Sunday, March 17, 2013
The Luck of the Irish Just Got REAL
I also come from the McGees and the Murrays and the Lamberts. The Irish Catholics are a strange and superstitious lot. The rituals of religions meld with the charms for good luck and no one questions decisions based on "a feeling."
My grandfather, Pat McGee, had all sorts of good luck rituals he followed - from the rose he affixed to his lapel for mass to the green he wore on St. Patrick's Day. He also spent the day drinking, going from bar to bar until he was more wasted than usual.
See, "the luck of the Irish" should be said with a bit of irony.
The Irish, while eternally optimistic believers in serendipity and the grace of the universe, are not a lucky people. They've been besieged with internal battles and external oppressors. Famine sent the Irish on such a mass exodus from their home that now four times as many Americans claim Irish ancestry as live in Ireland today. Though blessed with happy talents for words - both spoken and written - technology, music and other arts, the Irish are also plagued with the tendency to be at war with everyone and everything.
Most people with Irish blood know this, deep down. The possibility of sabotaging ourselves is ever present. Thus, the fervent belief in Good Luck.
That's all a long introduction to this week's topic, phrased from our calendar as:
What's Your Mojo? Sports has their lucky jock-straps; what do you wear/do to bring good-luck to your writing?
I used to have this dress I loved. It was one of those power outfits - comfortable, flattering and elicited compliments whenever I wore it. Made of a dusty, deep-blue jersey the color of summer twilight, I wore it everywhere for years, back in my mid-twenties. As it got frayed, I wore it around the house. Since I don't wear pajamas, this dress would be the first thing I put on in the morning when I rolled out of bed. When I got serious about writing, since I wrote first thing in the morning - because that was the advice I got over and over - that was what I wore.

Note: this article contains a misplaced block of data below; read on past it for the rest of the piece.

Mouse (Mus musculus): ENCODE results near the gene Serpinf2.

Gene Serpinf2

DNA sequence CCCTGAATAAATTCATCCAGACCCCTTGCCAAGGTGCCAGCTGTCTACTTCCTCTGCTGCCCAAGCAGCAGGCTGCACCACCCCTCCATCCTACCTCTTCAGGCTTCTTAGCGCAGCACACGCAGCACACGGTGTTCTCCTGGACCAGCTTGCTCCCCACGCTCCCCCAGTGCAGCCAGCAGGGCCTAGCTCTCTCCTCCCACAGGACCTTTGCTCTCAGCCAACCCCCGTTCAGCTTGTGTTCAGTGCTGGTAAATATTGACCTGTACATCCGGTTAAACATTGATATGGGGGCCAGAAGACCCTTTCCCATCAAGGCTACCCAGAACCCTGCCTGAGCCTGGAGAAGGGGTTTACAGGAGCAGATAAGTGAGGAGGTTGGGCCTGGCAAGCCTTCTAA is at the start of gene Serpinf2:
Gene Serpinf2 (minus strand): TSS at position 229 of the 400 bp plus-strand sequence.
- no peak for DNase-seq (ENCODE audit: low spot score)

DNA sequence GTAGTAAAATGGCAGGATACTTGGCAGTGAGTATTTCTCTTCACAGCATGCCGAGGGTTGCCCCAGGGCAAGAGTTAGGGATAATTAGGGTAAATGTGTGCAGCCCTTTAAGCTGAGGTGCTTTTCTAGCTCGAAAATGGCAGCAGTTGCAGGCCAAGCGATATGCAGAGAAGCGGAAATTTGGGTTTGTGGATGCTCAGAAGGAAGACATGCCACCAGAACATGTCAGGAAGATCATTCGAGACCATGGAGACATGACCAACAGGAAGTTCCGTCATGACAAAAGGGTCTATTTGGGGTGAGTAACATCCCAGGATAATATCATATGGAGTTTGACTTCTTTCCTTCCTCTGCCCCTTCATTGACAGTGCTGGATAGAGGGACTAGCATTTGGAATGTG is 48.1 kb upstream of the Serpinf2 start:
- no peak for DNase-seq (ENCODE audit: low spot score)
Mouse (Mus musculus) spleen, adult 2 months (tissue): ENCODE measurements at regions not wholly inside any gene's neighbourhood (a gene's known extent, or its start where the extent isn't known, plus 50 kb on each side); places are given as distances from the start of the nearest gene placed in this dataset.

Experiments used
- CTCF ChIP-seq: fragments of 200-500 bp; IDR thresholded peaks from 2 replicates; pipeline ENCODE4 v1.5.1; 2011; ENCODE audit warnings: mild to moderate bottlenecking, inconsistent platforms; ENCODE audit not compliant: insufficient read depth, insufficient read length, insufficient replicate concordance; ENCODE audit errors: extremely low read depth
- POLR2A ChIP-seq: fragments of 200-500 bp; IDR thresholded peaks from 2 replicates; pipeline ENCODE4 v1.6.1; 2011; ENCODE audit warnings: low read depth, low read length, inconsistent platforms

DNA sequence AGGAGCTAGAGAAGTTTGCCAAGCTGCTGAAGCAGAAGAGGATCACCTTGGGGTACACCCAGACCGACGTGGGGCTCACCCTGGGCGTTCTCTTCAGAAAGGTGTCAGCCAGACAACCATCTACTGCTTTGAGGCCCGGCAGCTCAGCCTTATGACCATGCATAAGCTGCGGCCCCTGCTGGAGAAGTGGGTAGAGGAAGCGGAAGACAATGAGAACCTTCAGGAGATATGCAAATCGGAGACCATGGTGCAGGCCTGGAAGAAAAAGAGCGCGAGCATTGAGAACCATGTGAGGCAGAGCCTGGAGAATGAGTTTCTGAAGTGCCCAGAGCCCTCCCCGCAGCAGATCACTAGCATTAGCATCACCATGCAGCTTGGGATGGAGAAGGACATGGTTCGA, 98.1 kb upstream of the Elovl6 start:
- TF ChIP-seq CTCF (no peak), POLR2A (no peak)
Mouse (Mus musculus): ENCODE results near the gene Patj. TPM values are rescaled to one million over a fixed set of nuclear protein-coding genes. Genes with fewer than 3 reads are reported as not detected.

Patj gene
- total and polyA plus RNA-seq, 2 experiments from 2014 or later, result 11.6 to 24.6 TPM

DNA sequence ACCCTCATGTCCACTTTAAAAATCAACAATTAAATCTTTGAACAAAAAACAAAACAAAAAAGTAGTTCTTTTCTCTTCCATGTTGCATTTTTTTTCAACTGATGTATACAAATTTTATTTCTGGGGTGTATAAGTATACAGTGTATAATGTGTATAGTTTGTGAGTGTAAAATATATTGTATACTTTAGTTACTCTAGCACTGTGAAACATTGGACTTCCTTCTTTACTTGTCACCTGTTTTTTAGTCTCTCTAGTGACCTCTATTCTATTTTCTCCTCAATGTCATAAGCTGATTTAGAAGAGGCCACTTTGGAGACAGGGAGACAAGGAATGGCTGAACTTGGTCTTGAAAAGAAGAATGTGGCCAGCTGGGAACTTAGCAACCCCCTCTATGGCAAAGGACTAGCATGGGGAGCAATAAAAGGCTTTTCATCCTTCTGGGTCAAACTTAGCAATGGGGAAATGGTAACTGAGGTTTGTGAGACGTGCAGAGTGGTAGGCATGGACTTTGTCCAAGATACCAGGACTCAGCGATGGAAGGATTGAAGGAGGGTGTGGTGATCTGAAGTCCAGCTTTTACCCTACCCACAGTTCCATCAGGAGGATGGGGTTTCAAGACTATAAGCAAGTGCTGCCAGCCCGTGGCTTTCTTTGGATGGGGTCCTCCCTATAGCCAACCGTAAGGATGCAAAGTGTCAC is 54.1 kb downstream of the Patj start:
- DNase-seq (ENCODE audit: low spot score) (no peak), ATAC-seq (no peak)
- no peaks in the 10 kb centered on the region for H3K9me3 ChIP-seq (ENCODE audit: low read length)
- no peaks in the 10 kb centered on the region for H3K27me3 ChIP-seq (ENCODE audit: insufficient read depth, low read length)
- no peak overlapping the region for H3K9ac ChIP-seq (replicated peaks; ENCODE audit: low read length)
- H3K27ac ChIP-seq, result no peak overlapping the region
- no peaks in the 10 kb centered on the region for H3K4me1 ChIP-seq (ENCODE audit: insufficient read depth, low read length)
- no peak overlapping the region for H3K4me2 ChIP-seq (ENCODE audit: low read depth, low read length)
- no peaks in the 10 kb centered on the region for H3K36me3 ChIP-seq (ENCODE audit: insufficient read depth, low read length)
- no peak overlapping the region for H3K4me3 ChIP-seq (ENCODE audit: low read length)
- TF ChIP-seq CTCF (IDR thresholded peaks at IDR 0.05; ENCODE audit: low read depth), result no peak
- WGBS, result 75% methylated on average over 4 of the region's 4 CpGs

It became my lucky dress.
See, when I became serious about writing - and by this, I mean a deliberate effort to not just write every day, but to create finished products instead of just fragments - good things happened fast. People liked what I wrote. The teacher and students in the first writing course I took said wonderful things to me. The first polished essay I produced was immediately published. An exclusive critique group invited me to join them. You have to understand that I had been focusing on science until that point and had no reason to think I had an any talent or ability for writing - just the relatively sudden conviction that it should be my life's goal. Receiving this kind of feedback felt amazing, incredible and .... Lucky.
I savored this fortunate turn, every day giving thanks that things were going my way. Being a good Irish girl, I knew my luck might not last. Never depend on next season's potato crop. But be gleeful and enjoy the now. Every time I sat down to write, I wore that dress.
One day, David, who is wonderful, supportive and has a low tolerance for raggedy clothes, told me to get rid of that dress already.
"It has HOLES in it," he pointed out, as if I didn't know this.
Sure, it might have had holes big enough to put my hands through, but it still - more or less - covered my body. "It's my lucky writing dress," I protested.
And he took me by the shoulders, saying, "My dear, the writing comes from you, not from the dress."
He was right, of course. But it took him telling me that, for me to see it. (This, by the way, is the best kind of partner to have - who lovingly and firmly points out when you're full of shit.) I got rid of the dress and survived the winter anyway.
Today I'll raise a glass of Jameson to Pat McGee - and to all of my intrepid ancestors who fought to survive, to journey to a new land and to make new lives for themselves and for those of us who followed after.
We, like they, make our own luck.